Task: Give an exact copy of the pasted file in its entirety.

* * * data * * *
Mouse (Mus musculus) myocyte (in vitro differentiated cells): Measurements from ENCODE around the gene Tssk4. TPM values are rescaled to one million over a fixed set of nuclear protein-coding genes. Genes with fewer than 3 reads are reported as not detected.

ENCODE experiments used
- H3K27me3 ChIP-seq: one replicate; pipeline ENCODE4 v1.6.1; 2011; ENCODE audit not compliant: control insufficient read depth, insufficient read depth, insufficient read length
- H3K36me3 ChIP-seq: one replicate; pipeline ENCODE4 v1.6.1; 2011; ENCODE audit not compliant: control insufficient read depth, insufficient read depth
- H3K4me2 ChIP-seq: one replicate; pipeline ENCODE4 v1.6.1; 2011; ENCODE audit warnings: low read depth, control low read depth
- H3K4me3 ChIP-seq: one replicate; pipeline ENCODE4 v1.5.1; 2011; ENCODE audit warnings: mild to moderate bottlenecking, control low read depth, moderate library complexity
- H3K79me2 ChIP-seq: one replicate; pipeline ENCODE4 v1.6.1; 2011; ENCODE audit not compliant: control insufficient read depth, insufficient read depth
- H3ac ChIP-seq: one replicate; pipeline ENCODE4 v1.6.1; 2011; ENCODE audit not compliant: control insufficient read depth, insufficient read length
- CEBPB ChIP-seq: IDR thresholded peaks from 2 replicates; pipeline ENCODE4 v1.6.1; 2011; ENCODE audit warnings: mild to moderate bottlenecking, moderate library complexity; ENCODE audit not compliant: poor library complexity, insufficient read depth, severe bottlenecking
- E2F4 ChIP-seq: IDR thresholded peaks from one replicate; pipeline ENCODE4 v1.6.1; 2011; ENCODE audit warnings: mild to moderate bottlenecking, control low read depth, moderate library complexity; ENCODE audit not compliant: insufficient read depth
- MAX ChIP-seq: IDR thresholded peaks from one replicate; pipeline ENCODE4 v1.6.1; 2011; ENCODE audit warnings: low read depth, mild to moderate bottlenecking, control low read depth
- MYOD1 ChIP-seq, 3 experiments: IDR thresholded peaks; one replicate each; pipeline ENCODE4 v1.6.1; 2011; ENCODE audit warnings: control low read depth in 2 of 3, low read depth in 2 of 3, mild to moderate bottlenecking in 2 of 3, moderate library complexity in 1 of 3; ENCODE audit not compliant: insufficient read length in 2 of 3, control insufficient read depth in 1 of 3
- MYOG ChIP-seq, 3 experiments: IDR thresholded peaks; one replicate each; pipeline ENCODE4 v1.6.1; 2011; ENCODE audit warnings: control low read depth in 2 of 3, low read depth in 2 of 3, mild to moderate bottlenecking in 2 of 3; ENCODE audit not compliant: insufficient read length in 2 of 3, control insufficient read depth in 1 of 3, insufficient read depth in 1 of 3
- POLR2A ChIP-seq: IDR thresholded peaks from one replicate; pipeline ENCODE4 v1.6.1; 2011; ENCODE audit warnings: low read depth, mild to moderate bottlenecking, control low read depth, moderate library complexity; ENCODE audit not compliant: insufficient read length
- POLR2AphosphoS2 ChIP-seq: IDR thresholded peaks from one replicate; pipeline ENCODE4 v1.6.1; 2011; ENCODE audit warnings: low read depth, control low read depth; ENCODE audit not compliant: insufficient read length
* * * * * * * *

Mouse (Mus musculus) myocyte (in vitro differentiated cells): Measurements from ENCODE around the gene Tssk4. TPM values are rescaled to one million over a fixed set of nuclear protein-coding genes. Genes with fewer than 3 reads are reported as not detected.

ENCODE experiments used
- H3K27me3 ChIP-seq: one replicate; pipeline ENCODE4 v1.6.1; 2011; ENCODE audit not compliant: control insufficient read depth, insufficient read depth, insufficient read length
- H3K36me3 ChIP-seq: one replicate; pipeline ENCODE4 v1.6.1; 2011; ENCODE audit not compliant: control insufficient read depth, insufficient read depth
- H3K4me2 ChIP-seq: one replicate; pipeline ENCODE4 v1.6.1; 2011; ENCODE audit warnings: low read depth, control low read depth
- H3K4me3 ChIP-seq: one replicate; pipeline ENCODE4 v1.5.1; 2011; ENCODE audit warnings: mild to moderate bottlenecking, control low read depth, moderate library complexity
- H3K79me2 ChIP-seq: one replicate; pipeline ENCODE4 v1.6.1; 2011; ENCODE audit not compliant: control insufficient read depth, insufficient read depth
- H3ac ChIP-seq: one replicate; pipeline ENCODE4 v1.6.1; 2011; ENCODE audit not compliant: control insufficient read depth, insufficient read length
- CEBPB ChIP-seq: IDR thresholded peaks from 2 replicates; pipeline ENCODE4 v1.6.1; 2011; ENCODE audit warnings: mild to moderate bottlenecking, moderate library complexity; ENCODE audit not compliant: poor library complexity, insufficient read depth, severe bottlenecking
- E2F4 ChIP-seq: IDR thresholded peaks from one replicate; pipeline ENCODE4 v1.6.1; 2011; ENCODE audit warnings: mild to moderate bottlenecking, control low read depth, moderate library complexity; ENCODE audit not compliant: insufficient read depth
- MAX ChIP-seq: IDR thresholded peaks from one replicate; pipeline ENCODE4 v1.6.1; 2011; ENCODE audit warnings: low read depth, mild to moderate bottlenecking, control low read depth
- MYOD1 ChIP-seq, 3 experiments: IDR thresholded peaks; one replicate each; pipeline ENCODE4 v1.6.1; 2011; ENCODE audit warnings: control low read depth in 2 of 3, low read depth in 2 of 3, mild to moderate bottlenecking in 2 of 3, moderate library complexity in 1 of 3; ENCODE audit not compliant: insufficient read length in 2 of 3, control insufficient read depth in 1 of 3
- MYOG ChIP-seq, 3 experiments: IDR thresholded peaks; one replicate each; pipeline ENCODE4 v1.6.1; 2011; ENCODE audit warnings: control low read depth in 2 of 3, low read depth in 2 of 3, mild to moderate bottlenecking in 2 of 3; ENCODE audit not compliant: insufficient read length in 2 of 3, control insufficient read depth in 1 of 3, insufficient read depth in 1 of 3
- POLR2A ChIP-seq: IDR thresholded peaks from one replicate; pipeline ENCODE4 v1.6.1; 2011; ENCODE audit warnings: low read depth, mild to moderate bottlenecking, control low read depth, moderate library complexity; ENCODE audit not compliant: insufficient read length
- POLR2AphosphoS2 ChIP-seq: IDR thresholded peaks from one replicate; pipeline ENCODE4 v1.6.1; 2011; ENCODE audit warnings: low read depth, control low read depth; ENCODE audit not compliant: insufficient read length